It is easy to find them on most days, long-haired and long-skirted young women who clerk in the boutiques, small shops and fast-food restaurants around Brattle and Boylston streets. In the evenings, they hang around the bars and restaurants which line Massachusetts Avenue up to Central Square. It is a close-knit neighborhood where jobs, drugs and friendships are instantly available.
The area is a magnet for young people who are trying to break away from home. Julie fled her home in Lexington six years ago when her parents’ marriage failed. “She chose not to live with either of us,” recalled her father Kenneth Campbell. “She dropped out of school before graduating and took a job waitressing at Hungry Charlie’s in Harvard Square.”
It was a turning point in Julie’s life. As a young girl, she had tested her independence by insisting on earning her own pocket money. When she was too young for a real job, she babysat for neighbors. Later, while she attended Lexington High School, she had a full-time job as a chambermaid at the Sheraton Lexington Motor Inn.
She didn’t need the money. Julie’s father, who now works for Raytheon, was then in the purchasing department at MIT. He provided well for his wife, two sons and two daughters; the family lived in a three-bedroom, ranch-style home with a swimming pool in the exclusive town northwest of Boston.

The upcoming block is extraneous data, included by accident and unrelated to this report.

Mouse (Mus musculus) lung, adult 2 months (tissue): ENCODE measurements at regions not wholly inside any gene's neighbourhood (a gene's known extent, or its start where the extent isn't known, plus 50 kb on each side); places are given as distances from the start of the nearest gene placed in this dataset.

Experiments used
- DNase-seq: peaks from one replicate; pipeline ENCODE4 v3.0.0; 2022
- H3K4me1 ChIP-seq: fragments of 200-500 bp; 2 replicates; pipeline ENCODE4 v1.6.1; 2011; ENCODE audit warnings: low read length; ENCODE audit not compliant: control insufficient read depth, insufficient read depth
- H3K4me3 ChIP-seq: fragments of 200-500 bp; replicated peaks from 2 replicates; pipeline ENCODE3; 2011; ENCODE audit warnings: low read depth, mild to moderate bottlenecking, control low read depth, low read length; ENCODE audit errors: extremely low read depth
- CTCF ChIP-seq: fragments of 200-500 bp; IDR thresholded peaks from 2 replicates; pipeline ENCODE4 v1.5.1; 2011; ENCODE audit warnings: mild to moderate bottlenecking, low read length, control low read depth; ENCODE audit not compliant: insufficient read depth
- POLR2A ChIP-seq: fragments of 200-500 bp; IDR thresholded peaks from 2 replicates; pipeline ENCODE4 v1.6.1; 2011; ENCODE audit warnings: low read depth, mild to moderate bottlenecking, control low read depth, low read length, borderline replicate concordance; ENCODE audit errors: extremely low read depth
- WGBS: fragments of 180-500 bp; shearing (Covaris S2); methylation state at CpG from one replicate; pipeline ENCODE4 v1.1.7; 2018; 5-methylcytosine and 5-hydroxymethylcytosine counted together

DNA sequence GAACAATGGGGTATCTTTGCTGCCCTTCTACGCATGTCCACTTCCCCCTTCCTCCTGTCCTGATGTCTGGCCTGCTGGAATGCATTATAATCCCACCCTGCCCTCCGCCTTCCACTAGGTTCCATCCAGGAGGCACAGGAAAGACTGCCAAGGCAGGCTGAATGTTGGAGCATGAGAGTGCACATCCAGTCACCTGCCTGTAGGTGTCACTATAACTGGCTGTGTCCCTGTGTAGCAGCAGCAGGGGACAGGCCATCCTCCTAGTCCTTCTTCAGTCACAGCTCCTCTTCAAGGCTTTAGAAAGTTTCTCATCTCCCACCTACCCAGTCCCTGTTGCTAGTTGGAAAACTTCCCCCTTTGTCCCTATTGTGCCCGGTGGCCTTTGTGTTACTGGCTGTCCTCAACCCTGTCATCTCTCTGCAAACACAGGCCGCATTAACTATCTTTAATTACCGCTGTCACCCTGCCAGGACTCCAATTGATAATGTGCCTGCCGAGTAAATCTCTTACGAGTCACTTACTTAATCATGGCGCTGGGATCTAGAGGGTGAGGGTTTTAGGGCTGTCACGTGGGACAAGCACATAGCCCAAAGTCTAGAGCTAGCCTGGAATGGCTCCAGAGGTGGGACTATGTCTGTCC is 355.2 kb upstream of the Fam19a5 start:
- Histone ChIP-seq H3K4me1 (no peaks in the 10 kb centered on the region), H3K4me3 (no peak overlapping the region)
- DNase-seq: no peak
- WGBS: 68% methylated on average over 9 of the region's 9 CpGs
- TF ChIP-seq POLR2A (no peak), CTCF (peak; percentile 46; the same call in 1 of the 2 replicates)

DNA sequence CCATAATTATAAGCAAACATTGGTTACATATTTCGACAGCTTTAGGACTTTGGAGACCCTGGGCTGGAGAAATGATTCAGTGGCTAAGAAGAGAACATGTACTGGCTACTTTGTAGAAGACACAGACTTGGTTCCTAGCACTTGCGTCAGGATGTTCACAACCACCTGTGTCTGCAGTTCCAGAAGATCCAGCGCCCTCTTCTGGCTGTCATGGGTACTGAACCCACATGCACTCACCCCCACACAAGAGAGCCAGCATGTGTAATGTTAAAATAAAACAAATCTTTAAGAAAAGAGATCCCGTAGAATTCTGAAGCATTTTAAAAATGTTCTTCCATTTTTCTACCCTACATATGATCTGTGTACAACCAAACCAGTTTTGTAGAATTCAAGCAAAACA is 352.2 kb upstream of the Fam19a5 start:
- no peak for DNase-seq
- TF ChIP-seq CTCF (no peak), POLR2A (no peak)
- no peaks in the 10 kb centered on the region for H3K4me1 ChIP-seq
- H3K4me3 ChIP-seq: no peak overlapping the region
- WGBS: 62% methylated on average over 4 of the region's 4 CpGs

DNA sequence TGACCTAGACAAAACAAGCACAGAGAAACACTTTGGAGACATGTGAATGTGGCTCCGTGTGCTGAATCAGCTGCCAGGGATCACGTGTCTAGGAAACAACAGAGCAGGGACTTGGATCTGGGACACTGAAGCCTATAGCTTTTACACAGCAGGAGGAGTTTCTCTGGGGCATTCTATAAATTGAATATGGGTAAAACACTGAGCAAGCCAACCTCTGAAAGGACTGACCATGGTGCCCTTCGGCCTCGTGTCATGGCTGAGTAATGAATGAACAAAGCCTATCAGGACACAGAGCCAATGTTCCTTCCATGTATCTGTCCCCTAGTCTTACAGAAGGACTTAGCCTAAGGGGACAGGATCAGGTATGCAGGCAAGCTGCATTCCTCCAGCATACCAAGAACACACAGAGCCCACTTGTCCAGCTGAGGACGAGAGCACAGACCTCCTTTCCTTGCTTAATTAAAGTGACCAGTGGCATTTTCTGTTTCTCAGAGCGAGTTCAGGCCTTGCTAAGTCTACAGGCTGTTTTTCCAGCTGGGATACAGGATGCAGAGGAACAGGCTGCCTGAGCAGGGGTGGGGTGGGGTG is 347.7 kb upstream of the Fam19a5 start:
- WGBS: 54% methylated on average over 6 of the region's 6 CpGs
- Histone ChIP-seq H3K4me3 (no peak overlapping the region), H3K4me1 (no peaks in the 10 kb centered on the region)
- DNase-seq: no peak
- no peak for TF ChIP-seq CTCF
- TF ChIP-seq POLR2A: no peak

Howie Schofield, Julie’s high school guidance counselor, believes the teenage girl was driven by a determination not to depend on anyone. “She was definitely not one of the typical kids,” he said.
But in Cambridge, for the first time, Julie was truly on her own. She survived by working as a waitress in local restaurants. In one of them, she met George Lye, who got her a job in May 1973 at Zeke’s, a Boston coffee shop where he was the night manager. A few months later, Lye took a new position at Longley’s Coffee Shop around the corner from Hynes Auditorium. Julie followed him there.
The neighborhood was a tough one, frequented by drunks and prostitutes. Bob “Rebel” Key, the restaurant’s cook, said Julie was not aware of the powerful impression her waist-length auburn hair, light brown eyes and slim body made on the customers.
A few times after work, Key and Julie relaxed over drinks at the Newbury Steak House. Julie always ordered Amaretto over ice or a shot of Jack Daniels with a 7-Up chaser. Like the floor-length dresses she loved, the drinks were her signature.